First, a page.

I happened upon Noemi’s cooking school by chance. After mentioning to a Parisian acquaintance that I am interested in food she recommended Noemie’s cooking school in the 17th arrendissement. When I checked Noemi’s website, Les Secrets Gourmands de Noemie , I got quite excited. Noemie is the real thing. I registered for a French Pastry class to be held in the morning, after the Christmas holiday.
Noémie is a trained pastry chef, having completed her training at the prestigious Lenotre Institute. She graduated with the highest honors: the Grand Master Class Diploma Lenotre and later worked under the direction of Meilleurs Ouvriers de France where she learned and refined the rigorous techniques required from a French pastry chef. In her career she also worked with great chefs at the Le Pavillon Elysée Lenotre.
Noemi says she developed her love of cooking and appreciation for fine foods in her mother’s kitchen and has fond memories of visiting her grandmother in the country picking fresh vegetables and ripe fruits right in the back yard. When she was only 12 she had her first formal fine dining experience at a gourmet restaurant and that experience left a lasting impression on her.
Noémie’s cooking school is a beautiful space on the ground floor of 92 rue Nollet in the Batignolles neighbourhood of the 17th arrendissement in Paris. The covered Batignolles market is a few doors down on rue de Moines and several boulangeries, pattiesseris, fromageries, cafes, salon de thé, flower shops and one vegetable market after another line the streets on the way to the school. This is not a touristy neighbourhood. It’s a real French working quartier where you can observe French life as it really is for locals. Late afternoon they pick up their baguettes on the way home for dinner, still warm from the oven (never more than 2 hours after they are baked says Noémie) and on Fridays there is a line up at the flower shop.
The school/workshop is situated on a narrow side street, flanked by a real estate office and a beauty salon on each side. It is easily accessible by metro line 13 (Brochant station). The workshop spacious, bright and beautiful. Done in silver gray and hot pink it is welcoming and well designed for the hands-on classes Noémie offers. It is colour coordinated to the last detail. She somehow managed to find even to find a fine microplane grater with a hot pink handle.
The kitchen is equipped with all of the best and the latest and she kept her equipment and appliances at top end residential quality rather than install commercial grade equipment. Noémie wanted to show her students how to cook with what we have at home, since commercial grade appliances work differently than the appliances in our home kitchens. She has Miele ovens (2), a large home style refrigerator, a cooling fridge (she needs it under the circumstances, to quickly cool things to fit everything within the class time frame) Siemens dishwasher, Kitchenaid Artisan Mixer, stainless steel pots and pans and every smaller kitchen gadget you can think of. I have to admit it reminded me in some respect of my home kitchen at Trail’s End, not in the colour or layout necessarily but in how it was equipped. One of the best features in the kitchen she says, is an under the counter space to insert baking trays horizontally into sliding slots, one above the other. This extend the counter space significantly. You know how in commercial kitchens they have the stainless steel shelving units on castors they slide trays with food onto? This serves the same purpose and is neatly tucked below the counter. Noemie said she installed one of these in her home kitchen as well.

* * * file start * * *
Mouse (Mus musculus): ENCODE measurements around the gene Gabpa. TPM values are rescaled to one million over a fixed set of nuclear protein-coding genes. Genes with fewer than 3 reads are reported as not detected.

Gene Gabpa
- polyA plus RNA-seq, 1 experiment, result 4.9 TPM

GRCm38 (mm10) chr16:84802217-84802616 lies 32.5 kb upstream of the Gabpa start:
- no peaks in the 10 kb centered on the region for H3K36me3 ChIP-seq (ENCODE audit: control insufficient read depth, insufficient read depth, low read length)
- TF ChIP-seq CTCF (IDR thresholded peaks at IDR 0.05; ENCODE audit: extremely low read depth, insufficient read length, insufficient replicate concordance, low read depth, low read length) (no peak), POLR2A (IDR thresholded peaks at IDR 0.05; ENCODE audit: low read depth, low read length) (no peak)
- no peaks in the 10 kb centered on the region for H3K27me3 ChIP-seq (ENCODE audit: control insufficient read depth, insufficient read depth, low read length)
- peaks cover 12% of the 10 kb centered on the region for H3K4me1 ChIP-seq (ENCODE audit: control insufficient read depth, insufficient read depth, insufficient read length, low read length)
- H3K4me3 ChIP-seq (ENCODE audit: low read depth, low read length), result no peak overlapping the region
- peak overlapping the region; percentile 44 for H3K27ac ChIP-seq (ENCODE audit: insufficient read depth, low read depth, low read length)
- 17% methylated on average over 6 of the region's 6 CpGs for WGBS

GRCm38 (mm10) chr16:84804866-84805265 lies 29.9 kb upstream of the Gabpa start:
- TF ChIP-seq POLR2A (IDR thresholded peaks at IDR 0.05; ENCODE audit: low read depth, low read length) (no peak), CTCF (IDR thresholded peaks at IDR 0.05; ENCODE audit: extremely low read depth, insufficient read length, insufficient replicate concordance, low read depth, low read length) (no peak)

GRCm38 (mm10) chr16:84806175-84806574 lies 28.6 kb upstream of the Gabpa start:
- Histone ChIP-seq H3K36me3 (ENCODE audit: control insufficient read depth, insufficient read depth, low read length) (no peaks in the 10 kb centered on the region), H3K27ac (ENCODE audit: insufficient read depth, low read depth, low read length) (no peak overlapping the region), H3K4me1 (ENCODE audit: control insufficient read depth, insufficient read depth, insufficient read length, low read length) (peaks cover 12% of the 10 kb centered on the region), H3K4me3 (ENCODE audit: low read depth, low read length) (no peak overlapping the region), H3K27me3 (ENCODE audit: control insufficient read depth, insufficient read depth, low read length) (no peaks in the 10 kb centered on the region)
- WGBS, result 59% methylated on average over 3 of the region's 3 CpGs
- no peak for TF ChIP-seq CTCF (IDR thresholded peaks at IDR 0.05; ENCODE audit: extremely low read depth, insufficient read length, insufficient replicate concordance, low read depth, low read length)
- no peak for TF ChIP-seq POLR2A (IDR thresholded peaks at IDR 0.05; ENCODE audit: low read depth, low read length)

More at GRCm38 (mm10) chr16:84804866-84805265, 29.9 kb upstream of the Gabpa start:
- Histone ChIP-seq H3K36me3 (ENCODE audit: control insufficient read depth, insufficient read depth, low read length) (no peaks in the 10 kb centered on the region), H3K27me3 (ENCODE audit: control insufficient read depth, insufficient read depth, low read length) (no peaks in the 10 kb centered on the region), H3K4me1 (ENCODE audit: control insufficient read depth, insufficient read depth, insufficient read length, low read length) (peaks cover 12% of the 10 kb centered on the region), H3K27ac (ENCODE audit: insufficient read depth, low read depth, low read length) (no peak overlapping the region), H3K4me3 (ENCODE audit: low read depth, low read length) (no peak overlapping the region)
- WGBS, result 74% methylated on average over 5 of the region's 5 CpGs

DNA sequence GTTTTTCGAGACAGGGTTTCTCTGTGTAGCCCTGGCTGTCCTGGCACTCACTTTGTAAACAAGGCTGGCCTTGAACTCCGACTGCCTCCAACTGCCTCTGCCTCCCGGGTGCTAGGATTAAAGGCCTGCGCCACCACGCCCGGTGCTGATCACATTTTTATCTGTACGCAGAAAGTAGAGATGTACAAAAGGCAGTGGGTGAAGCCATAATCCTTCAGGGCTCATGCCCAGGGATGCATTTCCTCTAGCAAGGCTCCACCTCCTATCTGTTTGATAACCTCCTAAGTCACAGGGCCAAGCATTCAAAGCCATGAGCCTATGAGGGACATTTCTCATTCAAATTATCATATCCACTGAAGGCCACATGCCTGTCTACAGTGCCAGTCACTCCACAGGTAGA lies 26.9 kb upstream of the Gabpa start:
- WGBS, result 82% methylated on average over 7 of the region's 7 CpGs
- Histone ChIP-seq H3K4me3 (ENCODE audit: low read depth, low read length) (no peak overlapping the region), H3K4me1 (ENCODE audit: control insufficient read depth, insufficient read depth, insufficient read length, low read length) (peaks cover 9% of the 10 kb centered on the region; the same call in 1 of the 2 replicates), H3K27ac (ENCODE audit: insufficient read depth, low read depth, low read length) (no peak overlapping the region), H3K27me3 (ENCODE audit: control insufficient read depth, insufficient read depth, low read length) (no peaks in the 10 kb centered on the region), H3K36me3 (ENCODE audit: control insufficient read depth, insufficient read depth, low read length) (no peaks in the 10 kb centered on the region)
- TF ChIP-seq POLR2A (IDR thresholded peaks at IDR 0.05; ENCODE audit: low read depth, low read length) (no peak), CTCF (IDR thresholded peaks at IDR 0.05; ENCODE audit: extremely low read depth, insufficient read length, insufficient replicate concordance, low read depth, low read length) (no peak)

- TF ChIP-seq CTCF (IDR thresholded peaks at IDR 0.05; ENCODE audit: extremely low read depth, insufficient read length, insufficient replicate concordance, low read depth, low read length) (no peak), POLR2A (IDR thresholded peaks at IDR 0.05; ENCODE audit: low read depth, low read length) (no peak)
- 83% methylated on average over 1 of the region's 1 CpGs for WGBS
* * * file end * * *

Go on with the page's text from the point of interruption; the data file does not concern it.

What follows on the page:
The class takes place around the large center island covered with silver gray quartz. It is clean and cool and spacious and it’s fun sitting or standing around the counter sipping a Nespresso, talking, watching, measuring, mixing, sifting, piping, whipping or separating eggs.
Noémie can take about 8-10 students per class and sometimes the classes are smaller and you feel like you just had a private class experience. After taking one class I immediately registered for a second, it was that much fun. Noémie is also not limited to pastries. She has had considerable work experience related to the seafood industry and developed an expertise in that field as well. She teaches French cooking classes that include a market tour where she takes you to the local market of Batignolles, introduce you to its best craftsmen and shows you how to select the best products of the season. You then go back to her workshop/kitchen to cook (and eat) an appetizer, main course, and dessert.
We arrived for class at 10:00 am and were offered a cup of espresso made in her silver Nespresso machine (purple pod, Arpeggio). Before starting to work she asked us to wash our hands at the sink at the back of the room. We were provided with the recipes and class was conducted in both French and English. When I cam back for a second class the next day I was the only English speaking student and I asked her to teach the class in French. I enjoyed hearing the language and understood most of it, asking for clarification when I thought I did not understand something. Noemie is fluent in both languages and was very accommodating. The recipes are given to you in your language (English or French).